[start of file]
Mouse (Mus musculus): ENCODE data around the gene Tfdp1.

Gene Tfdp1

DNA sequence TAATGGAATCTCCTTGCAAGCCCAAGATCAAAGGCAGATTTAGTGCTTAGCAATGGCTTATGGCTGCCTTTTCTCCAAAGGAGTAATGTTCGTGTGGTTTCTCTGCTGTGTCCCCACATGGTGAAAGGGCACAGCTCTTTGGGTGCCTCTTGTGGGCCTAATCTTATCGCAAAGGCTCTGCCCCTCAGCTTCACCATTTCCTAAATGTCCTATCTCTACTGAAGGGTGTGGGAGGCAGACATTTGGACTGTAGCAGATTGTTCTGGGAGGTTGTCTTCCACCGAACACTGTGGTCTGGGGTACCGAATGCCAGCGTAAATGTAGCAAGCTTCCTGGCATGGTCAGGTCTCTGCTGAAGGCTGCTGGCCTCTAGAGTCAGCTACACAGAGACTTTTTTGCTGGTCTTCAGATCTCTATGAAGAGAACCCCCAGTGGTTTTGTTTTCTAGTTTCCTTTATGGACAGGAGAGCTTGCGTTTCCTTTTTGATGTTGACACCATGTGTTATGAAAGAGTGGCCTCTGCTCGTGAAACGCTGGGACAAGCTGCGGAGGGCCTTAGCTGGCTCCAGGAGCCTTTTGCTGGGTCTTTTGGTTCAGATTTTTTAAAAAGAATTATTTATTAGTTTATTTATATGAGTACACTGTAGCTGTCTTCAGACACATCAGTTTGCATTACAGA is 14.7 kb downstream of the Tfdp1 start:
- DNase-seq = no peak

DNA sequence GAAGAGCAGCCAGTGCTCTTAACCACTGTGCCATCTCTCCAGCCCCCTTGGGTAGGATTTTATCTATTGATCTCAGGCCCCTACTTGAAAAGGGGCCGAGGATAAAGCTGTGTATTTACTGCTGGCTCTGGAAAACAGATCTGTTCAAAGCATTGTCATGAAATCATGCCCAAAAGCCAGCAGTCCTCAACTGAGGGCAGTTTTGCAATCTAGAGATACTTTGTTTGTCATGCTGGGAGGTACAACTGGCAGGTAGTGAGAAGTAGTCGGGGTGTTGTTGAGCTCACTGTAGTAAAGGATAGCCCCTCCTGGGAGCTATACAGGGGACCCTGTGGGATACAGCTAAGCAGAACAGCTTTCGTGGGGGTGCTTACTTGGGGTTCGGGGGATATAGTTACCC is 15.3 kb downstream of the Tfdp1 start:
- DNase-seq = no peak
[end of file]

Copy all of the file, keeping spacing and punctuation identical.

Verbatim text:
Mouse (Mus musculus): ENCODE data around the gene Tfdp1.

Gene Tfdp1

DNA sequence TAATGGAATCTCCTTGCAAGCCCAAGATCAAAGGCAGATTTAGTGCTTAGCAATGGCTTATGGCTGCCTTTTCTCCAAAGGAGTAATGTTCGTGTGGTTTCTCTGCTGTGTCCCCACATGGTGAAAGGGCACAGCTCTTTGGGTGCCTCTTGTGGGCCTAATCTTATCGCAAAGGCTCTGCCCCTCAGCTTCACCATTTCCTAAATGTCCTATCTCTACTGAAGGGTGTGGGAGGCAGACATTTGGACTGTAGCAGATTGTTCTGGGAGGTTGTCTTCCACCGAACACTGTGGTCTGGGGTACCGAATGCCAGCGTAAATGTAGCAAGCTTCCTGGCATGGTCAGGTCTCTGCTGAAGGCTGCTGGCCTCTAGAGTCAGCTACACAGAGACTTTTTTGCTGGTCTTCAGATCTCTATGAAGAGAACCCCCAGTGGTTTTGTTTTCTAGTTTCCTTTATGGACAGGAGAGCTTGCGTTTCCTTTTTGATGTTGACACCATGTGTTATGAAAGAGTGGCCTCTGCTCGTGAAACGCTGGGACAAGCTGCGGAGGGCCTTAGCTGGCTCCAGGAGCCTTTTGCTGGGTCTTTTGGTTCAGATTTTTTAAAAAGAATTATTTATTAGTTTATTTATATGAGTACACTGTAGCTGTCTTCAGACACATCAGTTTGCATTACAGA is 14.7 kb downstream of the Tfdp1 start:
- DNase-seq = no peak

DNA sequence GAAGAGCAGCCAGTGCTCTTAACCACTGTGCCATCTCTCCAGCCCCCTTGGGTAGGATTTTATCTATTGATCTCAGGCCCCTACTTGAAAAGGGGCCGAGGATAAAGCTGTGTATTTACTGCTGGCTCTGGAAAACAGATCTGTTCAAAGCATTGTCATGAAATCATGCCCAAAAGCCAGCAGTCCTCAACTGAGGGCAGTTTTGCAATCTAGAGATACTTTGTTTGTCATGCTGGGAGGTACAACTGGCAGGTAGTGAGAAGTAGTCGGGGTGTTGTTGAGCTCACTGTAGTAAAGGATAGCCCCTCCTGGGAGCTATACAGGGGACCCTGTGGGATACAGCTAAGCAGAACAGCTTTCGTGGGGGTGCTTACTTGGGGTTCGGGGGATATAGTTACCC is 15.3 kb downstream of the Tfdp1 start:
- DNase-seq = no peak